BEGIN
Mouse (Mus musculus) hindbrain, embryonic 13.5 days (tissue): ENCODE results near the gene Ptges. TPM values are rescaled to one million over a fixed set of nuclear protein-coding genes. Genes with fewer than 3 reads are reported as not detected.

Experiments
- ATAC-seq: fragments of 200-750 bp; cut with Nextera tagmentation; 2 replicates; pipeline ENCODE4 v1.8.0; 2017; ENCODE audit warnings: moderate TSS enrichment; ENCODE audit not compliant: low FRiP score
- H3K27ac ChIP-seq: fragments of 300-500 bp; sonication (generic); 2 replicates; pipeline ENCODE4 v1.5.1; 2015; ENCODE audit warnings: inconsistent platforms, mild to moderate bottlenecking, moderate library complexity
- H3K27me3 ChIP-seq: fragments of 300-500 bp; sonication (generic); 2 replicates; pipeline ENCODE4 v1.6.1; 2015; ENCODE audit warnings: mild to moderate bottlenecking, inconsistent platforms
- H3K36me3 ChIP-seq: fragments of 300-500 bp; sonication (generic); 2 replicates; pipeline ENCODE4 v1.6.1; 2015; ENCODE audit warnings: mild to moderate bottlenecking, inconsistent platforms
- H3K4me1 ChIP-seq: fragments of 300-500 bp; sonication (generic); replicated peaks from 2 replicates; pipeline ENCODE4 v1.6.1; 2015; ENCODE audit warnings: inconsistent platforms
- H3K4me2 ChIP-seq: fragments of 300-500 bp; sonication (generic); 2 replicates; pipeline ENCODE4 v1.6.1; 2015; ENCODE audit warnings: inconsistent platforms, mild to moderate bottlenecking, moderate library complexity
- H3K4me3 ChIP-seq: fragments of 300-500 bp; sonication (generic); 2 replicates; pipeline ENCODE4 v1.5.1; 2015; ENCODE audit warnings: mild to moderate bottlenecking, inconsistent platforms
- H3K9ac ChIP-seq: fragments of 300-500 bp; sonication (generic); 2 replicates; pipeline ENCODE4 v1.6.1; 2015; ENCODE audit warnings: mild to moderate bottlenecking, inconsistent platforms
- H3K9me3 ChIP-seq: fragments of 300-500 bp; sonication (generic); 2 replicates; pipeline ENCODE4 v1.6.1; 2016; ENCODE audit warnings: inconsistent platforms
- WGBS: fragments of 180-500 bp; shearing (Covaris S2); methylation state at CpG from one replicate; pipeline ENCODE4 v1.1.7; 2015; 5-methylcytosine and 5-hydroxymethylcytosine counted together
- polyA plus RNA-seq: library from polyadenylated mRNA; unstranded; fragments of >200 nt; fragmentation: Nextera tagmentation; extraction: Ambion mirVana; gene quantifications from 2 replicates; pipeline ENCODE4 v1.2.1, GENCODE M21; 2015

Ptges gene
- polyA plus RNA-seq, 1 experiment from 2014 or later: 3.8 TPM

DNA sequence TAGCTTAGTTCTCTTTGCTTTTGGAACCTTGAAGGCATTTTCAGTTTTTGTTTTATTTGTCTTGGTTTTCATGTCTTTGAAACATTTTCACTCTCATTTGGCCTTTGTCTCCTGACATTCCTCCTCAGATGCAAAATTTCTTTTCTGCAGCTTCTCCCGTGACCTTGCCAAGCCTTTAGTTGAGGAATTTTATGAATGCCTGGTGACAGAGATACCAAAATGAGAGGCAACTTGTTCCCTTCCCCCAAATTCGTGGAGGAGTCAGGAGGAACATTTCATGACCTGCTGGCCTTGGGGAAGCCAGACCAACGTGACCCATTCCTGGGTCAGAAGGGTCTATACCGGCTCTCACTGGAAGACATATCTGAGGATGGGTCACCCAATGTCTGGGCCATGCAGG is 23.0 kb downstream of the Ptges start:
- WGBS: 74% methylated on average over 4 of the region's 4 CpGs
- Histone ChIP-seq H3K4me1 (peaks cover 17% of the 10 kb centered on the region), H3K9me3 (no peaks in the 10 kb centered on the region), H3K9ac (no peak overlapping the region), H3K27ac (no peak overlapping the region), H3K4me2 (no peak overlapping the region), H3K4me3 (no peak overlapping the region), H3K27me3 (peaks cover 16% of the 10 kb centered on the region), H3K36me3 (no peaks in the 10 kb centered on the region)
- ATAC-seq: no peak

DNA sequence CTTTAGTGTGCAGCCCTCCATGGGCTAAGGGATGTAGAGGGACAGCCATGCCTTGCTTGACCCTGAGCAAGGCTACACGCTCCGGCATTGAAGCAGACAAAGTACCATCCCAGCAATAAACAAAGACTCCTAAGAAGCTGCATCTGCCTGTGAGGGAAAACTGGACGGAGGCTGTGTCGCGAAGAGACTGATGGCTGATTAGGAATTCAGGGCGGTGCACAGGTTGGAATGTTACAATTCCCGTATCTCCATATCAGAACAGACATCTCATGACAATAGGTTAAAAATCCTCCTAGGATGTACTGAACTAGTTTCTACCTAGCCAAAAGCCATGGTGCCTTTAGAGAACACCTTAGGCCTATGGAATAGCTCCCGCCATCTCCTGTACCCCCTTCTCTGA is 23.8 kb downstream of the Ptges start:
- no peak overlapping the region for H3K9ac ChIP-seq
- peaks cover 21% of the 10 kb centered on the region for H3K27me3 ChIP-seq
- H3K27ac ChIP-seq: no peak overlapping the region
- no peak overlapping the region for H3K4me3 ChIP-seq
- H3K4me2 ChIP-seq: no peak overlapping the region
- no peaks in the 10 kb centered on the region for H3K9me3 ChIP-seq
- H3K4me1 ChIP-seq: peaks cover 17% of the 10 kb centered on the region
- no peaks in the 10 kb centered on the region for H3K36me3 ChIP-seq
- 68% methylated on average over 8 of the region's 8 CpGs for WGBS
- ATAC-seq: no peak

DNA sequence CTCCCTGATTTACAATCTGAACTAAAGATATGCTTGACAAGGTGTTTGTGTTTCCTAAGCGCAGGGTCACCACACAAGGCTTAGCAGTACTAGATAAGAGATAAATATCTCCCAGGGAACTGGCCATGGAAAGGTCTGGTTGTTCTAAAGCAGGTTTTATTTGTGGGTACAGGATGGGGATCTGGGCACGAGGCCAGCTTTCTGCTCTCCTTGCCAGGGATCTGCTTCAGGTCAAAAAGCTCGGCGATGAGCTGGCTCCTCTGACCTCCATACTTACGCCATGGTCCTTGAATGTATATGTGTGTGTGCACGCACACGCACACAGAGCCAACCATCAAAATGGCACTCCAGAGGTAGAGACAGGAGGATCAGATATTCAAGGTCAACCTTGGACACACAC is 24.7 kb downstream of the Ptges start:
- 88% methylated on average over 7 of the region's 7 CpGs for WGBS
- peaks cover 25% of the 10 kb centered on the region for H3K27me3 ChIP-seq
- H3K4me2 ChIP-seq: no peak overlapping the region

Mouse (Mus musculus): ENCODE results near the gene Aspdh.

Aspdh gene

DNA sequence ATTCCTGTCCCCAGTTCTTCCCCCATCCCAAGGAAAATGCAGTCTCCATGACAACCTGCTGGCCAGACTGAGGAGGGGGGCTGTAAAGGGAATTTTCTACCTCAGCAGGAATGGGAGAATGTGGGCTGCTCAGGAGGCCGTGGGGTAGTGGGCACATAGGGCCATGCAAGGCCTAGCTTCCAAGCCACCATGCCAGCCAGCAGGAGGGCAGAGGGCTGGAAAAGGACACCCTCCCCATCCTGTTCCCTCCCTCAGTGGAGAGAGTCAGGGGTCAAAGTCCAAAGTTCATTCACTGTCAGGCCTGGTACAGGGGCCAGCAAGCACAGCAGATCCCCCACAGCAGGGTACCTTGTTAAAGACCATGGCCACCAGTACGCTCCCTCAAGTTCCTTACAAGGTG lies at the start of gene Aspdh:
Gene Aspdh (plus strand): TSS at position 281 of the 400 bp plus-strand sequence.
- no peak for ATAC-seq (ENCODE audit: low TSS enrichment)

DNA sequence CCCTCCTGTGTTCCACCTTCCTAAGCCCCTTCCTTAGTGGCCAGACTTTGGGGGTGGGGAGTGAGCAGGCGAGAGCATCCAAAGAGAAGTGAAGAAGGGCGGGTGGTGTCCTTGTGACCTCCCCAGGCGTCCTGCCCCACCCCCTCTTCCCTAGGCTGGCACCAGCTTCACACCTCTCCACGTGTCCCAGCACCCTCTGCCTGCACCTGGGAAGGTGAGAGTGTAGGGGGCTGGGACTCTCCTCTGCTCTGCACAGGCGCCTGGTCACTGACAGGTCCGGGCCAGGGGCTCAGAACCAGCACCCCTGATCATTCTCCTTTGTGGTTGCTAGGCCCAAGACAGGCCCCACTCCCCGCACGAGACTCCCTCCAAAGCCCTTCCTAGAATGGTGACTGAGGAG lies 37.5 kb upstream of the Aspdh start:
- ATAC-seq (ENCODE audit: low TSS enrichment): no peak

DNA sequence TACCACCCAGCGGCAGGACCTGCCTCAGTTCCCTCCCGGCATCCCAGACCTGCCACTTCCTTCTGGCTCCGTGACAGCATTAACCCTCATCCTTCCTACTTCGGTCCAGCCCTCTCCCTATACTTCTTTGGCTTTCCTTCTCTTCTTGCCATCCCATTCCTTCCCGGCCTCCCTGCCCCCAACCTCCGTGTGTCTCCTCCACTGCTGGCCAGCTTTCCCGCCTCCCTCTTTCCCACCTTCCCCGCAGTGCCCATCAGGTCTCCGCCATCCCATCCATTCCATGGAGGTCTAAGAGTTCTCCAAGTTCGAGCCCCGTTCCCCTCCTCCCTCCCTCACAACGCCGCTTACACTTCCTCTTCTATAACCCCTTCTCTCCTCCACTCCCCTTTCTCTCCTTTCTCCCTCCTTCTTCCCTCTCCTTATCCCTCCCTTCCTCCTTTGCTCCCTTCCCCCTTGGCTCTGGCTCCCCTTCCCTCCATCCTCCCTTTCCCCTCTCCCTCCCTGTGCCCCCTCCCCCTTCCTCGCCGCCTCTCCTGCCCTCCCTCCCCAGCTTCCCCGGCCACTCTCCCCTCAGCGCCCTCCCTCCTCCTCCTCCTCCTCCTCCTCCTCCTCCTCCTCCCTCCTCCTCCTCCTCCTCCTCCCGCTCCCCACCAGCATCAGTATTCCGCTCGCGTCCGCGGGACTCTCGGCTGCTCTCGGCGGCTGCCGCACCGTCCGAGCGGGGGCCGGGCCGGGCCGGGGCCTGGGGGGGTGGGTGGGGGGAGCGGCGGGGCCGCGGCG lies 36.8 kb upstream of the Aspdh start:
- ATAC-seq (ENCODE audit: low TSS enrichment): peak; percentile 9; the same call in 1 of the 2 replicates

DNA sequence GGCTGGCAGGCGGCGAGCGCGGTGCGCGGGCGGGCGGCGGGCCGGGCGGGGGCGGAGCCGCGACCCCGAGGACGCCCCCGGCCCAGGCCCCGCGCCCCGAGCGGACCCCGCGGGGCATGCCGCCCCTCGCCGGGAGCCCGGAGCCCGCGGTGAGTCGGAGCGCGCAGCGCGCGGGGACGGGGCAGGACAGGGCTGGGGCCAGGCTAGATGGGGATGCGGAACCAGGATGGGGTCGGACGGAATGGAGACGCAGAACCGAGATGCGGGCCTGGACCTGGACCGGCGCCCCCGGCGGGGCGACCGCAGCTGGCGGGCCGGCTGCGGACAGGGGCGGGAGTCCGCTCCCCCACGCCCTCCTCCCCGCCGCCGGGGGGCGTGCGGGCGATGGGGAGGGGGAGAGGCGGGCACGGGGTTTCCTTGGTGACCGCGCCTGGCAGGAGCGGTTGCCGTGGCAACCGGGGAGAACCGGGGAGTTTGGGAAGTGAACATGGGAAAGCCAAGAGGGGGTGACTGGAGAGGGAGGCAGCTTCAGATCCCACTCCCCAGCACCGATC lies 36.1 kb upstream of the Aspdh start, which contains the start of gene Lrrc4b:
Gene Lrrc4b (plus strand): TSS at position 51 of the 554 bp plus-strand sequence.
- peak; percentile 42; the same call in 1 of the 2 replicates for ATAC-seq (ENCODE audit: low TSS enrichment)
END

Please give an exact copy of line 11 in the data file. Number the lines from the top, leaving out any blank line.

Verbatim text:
- H3K9me3 ChIP-seq: fragments of 300-500 bp; sonication (generic); 2 replicates; pipeline ENCODE4 v1.6.1; 2016; ENCODE audit warnings: inconsistent platforms